I was stunned to learn that the Mayor’s representatives had no plan to respond to the Mills case beyond disciplining the firefighters who failed to assist Mr. Mills, who suffered a heart attack across the street from their firehouse. The only additional corrective action was to issue a memorandum reminding firefighters to “follow the rules.”
But my response is not based on a single incident. There is systemic mismanagement throughout the department that was evident even before I became chair of the council committee with oversight of public safety one year ago. The department has a consistent record of failure. The shortcomings evident in the most visible and horrifying incidents—in which citizens like Mr. Mills have lost their lives—are just the tip of the iceberg.
From burning ambulances, uncertified fire trucks, and no procurement plan to adequately equip our fire and emergency personnel, to a shortage of paramedics, delayed response to emergencies, and poor training and management, this department has enormous and urgent challenges to overcome. Yet the administration has no coherent plan to improve the department’s performance.
Blaming racial divisions, union membership, or other perceived motivations for the department’s dysfunction must end. It is a disgrace to place responsibility on the rank and file employees who put their lives on the line for DC citizens every day. Whatever the divisions in the department, only strong leadership, sound management, and a new culture of excellence can resolve them.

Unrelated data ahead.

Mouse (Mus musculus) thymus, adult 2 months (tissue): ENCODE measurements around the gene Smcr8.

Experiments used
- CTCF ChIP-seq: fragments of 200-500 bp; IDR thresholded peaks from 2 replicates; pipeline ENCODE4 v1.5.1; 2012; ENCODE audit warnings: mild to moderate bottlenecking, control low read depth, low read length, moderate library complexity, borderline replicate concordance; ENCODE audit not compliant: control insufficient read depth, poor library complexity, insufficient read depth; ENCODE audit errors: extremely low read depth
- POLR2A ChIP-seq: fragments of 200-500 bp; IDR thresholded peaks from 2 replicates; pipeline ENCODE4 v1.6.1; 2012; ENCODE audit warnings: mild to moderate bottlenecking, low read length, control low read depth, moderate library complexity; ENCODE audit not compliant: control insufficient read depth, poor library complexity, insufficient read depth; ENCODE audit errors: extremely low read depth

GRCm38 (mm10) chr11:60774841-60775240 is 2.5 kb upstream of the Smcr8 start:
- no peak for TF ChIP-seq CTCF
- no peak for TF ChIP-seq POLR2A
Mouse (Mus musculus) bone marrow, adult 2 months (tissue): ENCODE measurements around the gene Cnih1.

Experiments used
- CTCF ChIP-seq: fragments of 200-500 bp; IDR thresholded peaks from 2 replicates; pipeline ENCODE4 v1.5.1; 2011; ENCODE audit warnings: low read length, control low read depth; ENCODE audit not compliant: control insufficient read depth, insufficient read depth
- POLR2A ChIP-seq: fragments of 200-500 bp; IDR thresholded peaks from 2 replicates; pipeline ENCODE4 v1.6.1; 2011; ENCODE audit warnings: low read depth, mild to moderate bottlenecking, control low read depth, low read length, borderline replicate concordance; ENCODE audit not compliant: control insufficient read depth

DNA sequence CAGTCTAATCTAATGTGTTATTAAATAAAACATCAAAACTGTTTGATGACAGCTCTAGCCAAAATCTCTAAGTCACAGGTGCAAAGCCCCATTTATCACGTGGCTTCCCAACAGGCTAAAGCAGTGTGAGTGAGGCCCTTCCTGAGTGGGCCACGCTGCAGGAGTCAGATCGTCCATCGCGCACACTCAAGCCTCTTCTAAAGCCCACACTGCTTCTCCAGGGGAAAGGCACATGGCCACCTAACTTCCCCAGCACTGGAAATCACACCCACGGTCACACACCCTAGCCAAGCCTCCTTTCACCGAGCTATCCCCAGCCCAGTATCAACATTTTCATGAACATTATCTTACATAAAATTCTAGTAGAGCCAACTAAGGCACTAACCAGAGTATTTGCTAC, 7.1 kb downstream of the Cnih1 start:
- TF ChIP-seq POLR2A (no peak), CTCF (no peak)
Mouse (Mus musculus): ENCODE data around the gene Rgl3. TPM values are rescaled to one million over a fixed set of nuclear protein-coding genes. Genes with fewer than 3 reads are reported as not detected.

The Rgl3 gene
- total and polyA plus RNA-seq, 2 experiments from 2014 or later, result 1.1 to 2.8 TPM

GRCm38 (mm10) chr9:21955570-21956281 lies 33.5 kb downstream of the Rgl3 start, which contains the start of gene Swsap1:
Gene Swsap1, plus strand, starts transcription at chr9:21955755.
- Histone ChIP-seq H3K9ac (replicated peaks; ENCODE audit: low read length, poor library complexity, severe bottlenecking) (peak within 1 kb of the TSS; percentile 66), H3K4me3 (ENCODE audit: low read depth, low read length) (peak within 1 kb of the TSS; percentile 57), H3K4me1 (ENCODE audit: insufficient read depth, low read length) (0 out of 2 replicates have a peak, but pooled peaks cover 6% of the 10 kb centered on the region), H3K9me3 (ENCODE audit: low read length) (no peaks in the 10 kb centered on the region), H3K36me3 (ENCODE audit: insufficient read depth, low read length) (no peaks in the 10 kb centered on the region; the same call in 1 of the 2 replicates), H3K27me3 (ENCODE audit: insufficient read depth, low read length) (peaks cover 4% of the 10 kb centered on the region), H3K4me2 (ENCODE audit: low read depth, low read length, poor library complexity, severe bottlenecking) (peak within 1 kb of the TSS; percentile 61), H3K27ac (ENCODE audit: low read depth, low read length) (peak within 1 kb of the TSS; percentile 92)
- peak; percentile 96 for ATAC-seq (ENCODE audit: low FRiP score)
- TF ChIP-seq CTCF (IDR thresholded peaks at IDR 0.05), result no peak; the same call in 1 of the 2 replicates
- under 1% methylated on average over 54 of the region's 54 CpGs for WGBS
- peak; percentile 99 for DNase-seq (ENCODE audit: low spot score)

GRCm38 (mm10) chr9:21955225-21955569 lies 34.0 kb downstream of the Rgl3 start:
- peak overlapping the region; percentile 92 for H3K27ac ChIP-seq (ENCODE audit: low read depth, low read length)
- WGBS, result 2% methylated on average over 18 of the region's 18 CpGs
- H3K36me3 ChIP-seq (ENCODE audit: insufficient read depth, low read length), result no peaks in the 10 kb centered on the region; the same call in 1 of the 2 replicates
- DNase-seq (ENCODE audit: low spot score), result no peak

A copy of the letter that Councilmember Wells sent to Mayor Gray is attached.
I walk to work down 14th street every day. There is a swastika drawn on an electrical meter box at the south end of Thomas Circle. I have called DC government and the relevant Councilman’s office and asked for assistance. Apparently, they don’t remove graffiti when its below 50 degrees. However, my first complaint about this situation was in November and while its been a cold winter, there have been plenty of days above 50. I guess my basic question is why is DC so broken that we have to live with swastikas for months at a time?
The picture attached is of the box with the graffiti but not of the swastika itself (I would not reproduce such a vile symbol).”
“Deputy Mayor for Planning and Economic Development Victor L. Hoskins today announced the appointment of Rosalynn Hughey to serve as interim Director of the D.C. Office of Planning (OP), effective Monday, February 24, 2014. A search is underway to replace Harriet Tregoning, who resigned as Director to join the U.S. Department of Housing and Urban Development. Tregoning’s last day is Friday, February 21, 2014.
“The Mayor and I thank Harriet for her commitment and forward-thinking approach to making the District of Columbia one of the most sustainable cities in the nation. We wish her much success in her new role,” said Deputy Mayor Hoskins. “Rosalynn has proven to be exemplary in serving as Harriet’s deputy director and will carry on the Mayor’s vision while our search for a new director continues.”
Hughey has over 25 years’ experience in urban planning and joined the Office of Planning in 2000 as the Neighborhood Planning Coordinator for Ward 4. In 2004, she was promoted to Associate Director for Neighborhood Planning and in 2007 became Deputy Director for Citywide and Neighborhood Planning. Prior to joining OP, Hughey served in the Office of the County Executive in Prince George’s County, Maryland, coordinating the County’s community revitalization program for “inner-Beltway” neighborhoods; she also worked in the County’s Planning Department. She earned her bachelor’s degree in Urban Studies from the University of Maryland at College Park.”